# Elementary Approach to Modular Equations: Jacobi's Transformation Theory 3

### Analytic Approach to Transformation Theory

Jacobi understood that the algebraic approach for obtaining modular equations could not be applied easily in case of higher degrees. Hence he followed an analytic approach. The idea he used was to express the relation $y = xN(1, x^{2})/D(1, x^{2})$ in a form where each of $N$ and $D$ appears as a product of various factors. Essentially he examined the roots of $N, D$ and expressed them in form of a product where each factor corresponds to a given root. This approach was very useful for Jacobi as he used this relation to finally develop the theory of Theta Functions and their relation to elliptic functions. In fact the entire Fundamenta Nova is split into two sections, the first section dealing with transformation theory and the second section dealing with the expansion of elliptic functions into infinite series and products (which is basically the theory of theta functions).

The presentation here is based on the Calyley's An Elementary Treatise on Elliptic Functions and our goal here will be to establish the existence of transformation of odd prime degree and to establish the fundamental relation $L'/L = pK'/K$ which is induced by these transformations. We will not explore the development of theta functions based on this transformation theory as done in Jacobi's or Cayley's books.

To begin with lets fix the notation which is almost similar to that used by Jacobi/Cayley except that we use $p$ in place of $n$ and $l$ in place of $\lambda$. Let's assume that $m$ and $m'$ are some fixed integers relatively prime to each other not both zero and let $$\omega = \frac{mK + m'iK'}{p}$$ The transformation is given by $y = U/V$ and the resulting equations \begin{align} V + U &= (1 + x)A^{2},\,\,\,\, V - U = (1 - x)B^{2}\notag\\ 1 + y &= (1 + x)A^{2}/V,\,\,\,\, 1 - y = (1 - x)B^{2}/V\notag\\ V + lU &= (1 + kx)C^{2},\,\,\,\, V - lU = (1 - kx)D^{2}\notag\\ 1 + ly &= (1 + kx)C^{2}/V,\,\,\,\, 1 - ly = (1 - kx)D^{2}/V\notag\end{align} The polynomials $U, V$ are given by \begin{align} U &= \frac{x}{M}\left(1 - \frac{x^{2}}{\text{sn}^{2}(4\omega, k)}\right)\left(1 - \frac{x^{2}}{\text{sn}^{2}(8\omega, k)}\right)\cdots\left(1 - \frac{x^{2}}{\text{sn}^{2}(2(p - 1)\omega, k)}\right)\notag\\ &= \frac{x}{M}\prod_{s = 1}^{(p - 1)/2}\left(1 - \frac{x^{2}}{\text{sn}^{2}(4s\omega, k)}\right)\notag\\ V &= (1 - k^{2}x^{2}\text{sn}^{2}(4\omega, k))(1 - k^{2}x^{2}\text{sn}^{2}(8\omega, k))\cdots(1 - k^{2}x^{2}\text{sn}^{2}(2(p - 1)\omega, k))\notag\\ &= \prod_{s = 1}^{(p - 1)/2}(1 - k^{2}x^{2}\text{sn}^{2}(4s\omega, k))\notag\end{align} and the polynomials $A, B, C, D$ are given by \begin{align} A &= \left(1 + \frac{x}{\text{sn}(K - 4\omega, k)}\right)\left(1 + \frac{x}{\text{sn}(K - 8\omega, k)}\right)\cdots\left(1 + \frac{x}{\text{sn}(K - 2(p - 1)\omega, k)}\right)\notag\\ &= \prod_{s = 1}^{(p - 1)/2}\left(1 + \frac{x}{\text{sn}(K - 4s\omega, k)}\right)\notag\\ B &= \left(1 - \frac{x}{\text{sn}(K - 4\omega, k)}\right)\left(1 - \frac{x}{\text{sn}(K - 8\omega, k)}\right)\cdots\left(1 - \frac{x}{\text{sn}(K - 2(p - 1)\omega, k)}\right)\notag\\ &= \prod_{s = 1}^{(p - 1)/2}\left(1 - \frac{x}{\text{sn}(K - 4s\omega, k)}\right)\notag\\ C &= (1 + kx\,\text{sn}(K - 4\omega, k))(1 + kx\,\text{sn}(K - 8\omega, k))\cdots(1 + kx\,\text{sn}(K - 2(p - 1)\omega, k))\notag\\ &= \prod_{s = 1}^{(p - 1)/2}(1 + kx\,\text{sn}(K - 4s\omega, k))\notag\\ D &= (1 - kx\,\text{sn}(K - 4\omega, k))(1 - kx\,\text{sn}(K - 8\omega, k))\cdots(1 - kx\,\text{sn}(K - 2(p - 1)\omega, k))\notag\\ &= \prod_{s = 1}^{(p - 1)/2}(1 - kx\,\text{sn}(K - 4s\omega, k))\notag\end{align} The invariance of relation between $x$ and $y$ under the transformation $(x, y) \to (1/kx, 1/ly)$ is satisfied if we have \begin{align}l &= k^{p}\{\text{sn}(K - 4\omega, k)\,\text{sn}(K - 8\omega, k)\cdots\,\text{sn}(K - 2(p -1)\omega, k)\}^{4}\notag\\ &= k^{p}\prod_{s = 1}^{(p - 1)/2}(\text{sn}(K - 4s\omega, k))^{4}\notag\\ M &= (-1)^{(p -1)/2}\left\{\frac{\text{sn}(K - 4\omega, k)}{\text{sn}(4\omega, k)}\,\frac{\text{sn}(K - 8\omega, k)}{\text{sn}(8\omega, k)}\,\cdots\,\frac{\text{sn}(K - 2(p - 1)\omega, k)}{\text{sn}(2(p - 1)\omega, k)}\right\}^{2}\notag\\ &= (-1)^{(p - 1)/2}\prod_{s = 1}^{(p - 1)/2}\left(\frac{\text{sn}(K - 4s\omega, k)}{\text{sn}(4s\omega, k)}\right)^{2}\notag\end{align} In order to prove that the above mentioned transformation indeed has all the properties desired takes some reasonable amount of algebraic manipulations and some analysis of the various equations involved. In what follows elliptic functions will be used heavily and therefore we will drop the modulus $k$. If any other modulus is used for these elliptic elliptic functions it will written explicitly.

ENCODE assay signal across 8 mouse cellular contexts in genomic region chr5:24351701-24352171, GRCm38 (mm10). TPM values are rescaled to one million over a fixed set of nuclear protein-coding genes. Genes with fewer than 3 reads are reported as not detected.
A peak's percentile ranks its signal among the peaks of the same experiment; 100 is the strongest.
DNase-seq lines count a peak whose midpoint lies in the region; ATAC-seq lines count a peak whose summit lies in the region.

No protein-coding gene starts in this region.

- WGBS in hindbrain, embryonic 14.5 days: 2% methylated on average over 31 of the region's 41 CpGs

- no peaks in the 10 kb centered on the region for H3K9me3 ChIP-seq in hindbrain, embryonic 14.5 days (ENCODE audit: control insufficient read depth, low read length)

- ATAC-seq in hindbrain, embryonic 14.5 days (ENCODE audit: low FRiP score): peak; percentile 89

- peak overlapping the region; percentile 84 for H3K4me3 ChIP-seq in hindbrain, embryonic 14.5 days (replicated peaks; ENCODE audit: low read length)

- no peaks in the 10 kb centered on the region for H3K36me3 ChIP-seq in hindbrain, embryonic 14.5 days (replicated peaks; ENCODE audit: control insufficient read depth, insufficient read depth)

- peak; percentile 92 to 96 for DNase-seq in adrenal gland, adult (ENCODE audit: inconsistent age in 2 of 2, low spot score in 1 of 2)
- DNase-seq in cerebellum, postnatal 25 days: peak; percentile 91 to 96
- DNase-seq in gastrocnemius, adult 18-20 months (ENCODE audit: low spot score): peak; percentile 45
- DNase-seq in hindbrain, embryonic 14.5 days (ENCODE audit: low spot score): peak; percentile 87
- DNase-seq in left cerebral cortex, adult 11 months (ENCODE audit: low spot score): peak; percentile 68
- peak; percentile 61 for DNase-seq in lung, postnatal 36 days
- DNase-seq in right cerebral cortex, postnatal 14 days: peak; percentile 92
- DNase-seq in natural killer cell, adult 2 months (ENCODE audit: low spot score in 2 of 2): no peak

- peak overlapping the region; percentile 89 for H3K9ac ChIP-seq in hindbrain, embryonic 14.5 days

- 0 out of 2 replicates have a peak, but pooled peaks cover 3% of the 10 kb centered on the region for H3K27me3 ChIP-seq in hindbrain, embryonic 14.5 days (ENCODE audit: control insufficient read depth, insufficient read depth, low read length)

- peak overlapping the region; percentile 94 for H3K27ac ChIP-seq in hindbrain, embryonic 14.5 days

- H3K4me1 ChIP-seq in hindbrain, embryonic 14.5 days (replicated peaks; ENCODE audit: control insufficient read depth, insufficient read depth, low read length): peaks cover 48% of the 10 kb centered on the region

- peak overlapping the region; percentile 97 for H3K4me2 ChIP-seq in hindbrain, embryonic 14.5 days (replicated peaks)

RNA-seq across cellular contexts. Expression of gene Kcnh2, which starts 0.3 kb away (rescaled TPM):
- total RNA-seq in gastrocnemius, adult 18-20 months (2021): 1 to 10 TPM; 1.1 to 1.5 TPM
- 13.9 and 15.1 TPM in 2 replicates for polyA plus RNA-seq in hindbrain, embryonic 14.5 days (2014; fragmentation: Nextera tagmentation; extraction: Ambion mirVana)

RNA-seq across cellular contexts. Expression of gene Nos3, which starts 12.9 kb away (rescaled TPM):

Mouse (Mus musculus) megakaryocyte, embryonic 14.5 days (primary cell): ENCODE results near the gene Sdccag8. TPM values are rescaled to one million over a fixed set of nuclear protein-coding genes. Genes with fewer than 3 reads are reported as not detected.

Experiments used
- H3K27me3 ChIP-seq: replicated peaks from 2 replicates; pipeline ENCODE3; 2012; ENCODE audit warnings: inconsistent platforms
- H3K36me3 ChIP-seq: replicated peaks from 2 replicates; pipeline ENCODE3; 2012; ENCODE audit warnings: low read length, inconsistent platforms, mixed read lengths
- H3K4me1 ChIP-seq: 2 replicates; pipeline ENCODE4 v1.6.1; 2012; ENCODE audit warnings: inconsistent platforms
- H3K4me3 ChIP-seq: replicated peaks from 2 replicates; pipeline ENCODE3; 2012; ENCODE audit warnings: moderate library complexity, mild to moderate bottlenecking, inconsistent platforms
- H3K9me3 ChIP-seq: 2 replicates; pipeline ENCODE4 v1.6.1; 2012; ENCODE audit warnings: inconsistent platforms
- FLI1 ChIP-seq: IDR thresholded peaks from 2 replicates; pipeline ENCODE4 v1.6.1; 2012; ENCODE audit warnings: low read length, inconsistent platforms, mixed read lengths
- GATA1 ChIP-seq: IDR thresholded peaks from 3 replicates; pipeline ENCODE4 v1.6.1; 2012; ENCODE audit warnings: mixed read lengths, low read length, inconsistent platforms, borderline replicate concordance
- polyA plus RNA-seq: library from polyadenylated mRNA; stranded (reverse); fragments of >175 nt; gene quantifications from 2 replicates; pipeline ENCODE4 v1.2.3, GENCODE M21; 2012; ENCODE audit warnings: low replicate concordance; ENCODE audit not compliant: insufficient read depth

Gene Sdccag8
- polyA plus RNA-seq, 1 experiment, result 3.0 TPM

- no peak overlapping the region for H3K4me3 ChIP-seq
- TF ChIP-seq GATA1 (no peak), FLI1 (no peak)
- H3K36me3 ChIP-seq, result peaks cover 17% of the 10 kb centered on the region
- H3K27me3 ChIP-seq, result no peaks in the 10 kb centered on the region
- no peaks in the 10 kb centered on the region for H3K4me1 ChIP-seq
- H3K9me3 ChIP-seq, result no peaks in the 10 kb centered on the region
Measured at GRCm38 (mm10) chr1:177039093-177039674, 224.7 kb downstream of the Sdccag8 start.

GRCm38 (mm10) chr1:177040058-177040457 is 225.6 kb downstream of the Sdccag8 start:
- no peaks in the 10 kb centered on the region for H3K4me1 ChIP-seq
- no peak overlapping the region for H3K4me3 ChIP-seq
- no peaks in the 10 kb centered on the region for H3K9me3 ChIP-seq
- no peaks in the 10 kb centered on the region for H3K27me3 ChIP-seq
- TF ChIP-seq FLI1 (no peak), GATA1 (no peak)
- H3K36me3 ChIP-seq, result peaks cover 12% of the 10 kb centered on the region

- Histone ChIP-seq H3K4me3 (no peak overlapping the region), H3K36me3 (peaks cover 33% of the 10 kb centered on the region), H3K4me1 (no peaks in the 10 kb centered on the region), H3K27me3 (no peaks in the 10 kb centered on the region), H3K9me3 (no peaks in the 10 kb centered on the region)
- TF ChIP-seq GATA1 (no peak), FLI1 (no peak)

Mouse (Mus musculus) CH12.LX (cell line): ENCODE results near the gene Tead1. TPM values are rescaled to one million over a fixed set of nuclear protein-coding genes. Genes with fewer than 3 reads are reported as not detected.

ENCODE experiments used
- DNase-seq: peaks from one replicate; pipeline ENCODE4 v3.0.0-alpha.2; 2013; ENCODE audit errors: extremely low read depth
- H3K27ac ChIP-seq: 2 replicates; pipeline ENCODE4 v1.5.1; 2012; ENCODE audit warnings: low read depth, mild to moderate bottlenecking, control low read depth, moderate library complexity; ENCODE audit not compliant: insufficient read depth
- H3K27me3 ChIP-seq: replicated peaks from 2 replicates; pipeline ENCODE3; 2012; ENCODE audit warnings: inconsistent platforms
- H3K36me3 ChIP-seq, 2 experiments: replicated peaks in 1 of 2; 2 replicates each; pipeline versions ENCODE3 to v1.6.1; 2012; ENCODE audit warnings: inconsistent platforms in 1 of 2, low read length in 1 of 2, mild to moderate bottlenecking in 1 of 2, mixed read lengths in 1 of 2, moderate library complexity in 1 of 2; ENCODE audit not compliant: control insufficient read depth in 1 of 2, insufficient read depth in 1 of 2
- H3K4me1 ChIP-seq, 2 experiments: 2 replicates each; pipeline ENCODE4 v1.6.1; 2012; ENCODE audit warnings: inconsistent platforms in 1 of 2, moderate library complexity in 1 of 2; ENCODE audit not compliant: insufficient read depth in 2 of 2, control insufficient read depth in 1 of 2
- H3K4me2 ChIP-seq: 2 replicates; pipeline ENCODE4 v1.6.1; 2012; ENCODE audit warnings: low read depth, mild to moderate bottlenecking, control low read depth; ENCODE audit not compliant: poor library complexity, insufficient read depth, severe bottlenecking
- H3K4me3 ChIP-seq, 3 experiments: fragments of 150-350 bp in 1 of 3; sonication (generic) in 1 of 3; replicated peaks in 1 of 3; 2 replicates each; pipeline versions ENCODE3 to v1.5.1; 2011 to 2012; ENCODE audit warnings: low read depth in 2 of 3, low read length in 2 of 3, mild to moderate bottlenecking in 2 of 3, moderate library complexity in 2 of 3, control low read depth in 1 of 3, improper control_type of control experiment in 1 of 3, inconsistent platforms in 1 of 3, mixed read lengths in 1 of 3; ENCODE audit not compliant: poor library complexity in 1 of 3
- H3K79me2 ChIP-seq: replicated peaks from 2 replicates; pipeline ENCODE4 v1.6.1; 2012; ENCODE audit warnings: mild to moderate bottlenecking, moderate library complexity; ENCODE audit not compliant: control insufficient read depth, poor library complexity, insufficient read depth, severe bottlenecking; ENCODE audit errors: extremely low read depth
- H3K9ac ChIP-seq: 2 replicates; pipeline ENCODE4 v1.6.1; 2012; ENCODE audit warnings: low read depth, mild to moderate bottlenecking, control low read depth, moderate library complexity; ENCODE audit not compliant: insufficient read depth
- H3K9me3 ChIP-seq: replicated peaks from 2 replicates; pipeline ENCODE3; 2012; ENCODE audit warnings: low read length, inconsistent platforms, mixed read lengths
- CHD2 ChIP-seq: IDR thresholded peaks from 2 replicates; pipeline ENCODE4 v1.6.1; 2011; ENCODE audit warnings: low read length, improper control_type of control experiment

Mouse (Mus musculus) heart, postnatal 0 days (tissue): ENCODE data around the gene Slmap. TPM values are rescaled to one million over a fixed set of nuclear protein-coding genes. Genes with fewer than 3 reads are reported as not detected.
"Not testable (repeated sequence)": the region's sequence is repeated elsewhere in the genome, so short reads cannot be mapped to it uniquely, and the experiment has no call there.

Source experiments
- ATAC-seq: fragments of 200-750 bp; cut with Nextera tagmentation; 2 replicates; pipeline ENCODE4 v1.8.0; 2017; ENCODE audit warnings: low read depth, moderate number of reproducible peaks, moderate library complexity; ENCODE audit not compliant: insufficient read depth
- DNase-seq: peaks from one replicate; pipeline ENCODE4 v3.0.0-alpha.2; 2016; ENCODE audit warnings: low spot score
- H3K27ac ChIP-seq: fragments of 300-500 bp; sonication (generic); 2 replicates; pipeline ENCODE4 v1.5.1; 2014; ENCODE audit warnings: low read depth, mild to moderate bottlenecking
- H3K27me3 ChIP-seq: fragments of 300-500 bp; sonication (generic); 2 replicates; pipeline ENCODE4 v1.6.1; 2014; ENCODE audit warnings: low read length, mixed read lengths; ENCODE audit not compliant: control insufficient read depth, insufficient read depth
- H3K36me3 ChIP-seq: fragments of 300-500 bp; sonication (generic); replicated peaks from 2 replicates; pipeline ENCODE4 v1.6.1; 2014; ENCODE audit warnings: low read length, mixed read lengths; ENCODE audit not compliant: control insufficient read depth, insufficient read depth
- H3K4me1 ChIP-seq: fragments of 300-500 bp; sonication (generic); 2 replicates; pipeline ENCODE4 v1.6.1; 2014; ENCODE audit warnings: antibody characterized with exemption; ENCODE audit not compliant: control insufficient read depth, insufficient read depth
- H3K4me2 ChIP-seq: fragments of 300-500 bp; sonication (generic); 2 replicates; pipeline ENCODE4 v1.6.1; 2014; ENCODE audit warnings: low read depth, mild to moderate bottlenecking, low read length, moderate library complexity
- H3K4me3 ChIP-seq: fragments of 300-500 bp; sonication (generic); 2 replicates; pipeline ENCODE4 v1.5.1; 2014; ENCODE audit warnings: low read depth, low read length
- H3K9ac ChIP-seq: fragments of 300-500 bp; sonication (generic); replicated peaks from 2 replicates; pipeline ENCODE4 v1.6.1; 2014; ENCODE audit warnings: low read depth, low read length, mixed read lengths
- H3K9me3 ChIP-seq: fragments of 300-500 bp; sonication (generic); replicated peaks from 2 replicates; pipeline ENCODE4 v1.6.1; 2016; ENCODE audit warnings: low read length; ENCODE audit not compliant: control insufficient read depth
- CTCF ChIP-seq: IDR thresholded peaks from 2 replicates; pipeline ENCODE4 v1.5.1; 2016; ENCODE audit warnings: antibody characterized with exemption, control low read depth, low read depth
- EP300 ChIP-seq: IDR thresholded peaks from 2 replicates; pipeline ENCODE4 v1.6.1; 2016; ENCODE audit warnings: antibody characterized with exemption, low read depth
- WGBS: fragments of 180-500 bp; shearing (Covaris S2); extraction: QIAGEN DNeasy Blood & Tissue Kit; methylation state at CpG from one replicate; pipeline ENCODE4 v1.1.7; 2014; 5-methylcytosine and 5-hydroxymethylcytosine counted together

We start with the equation $$\frac{1 - y}{1 + y} = \frac{1 - x}{1 + x}\prod_{s = 1}^{(p - 1)/2}\left(\dfrac{1 - \dfrac{x}{\text{sn}(K - 4s\omega)}}{1 + \dfrac{x}{\text{sn}(K - 4s\omega)}}\right)^{2}$$ and will show that this leads to all the other equations. Moreover from the form of the equations given earlier it follows that $$\frac{Mdy}{\sqrt{(1 - y^{2})(1 - l^{2}y^{2})}} = \frac{dx}{\sqrt{(1 - x^{2})(1 - k^{2}x^{2})}}$$ Upon solving for $y$ we will obtain an expression $y = xN(1, x^{2})/D(1, x^{2})$, where $N, D$ are homogeneous polynomials of degree $(p - 1)/2$ (this is because $x, y$ change their sign together and thus $y/x$ is a rational and even function).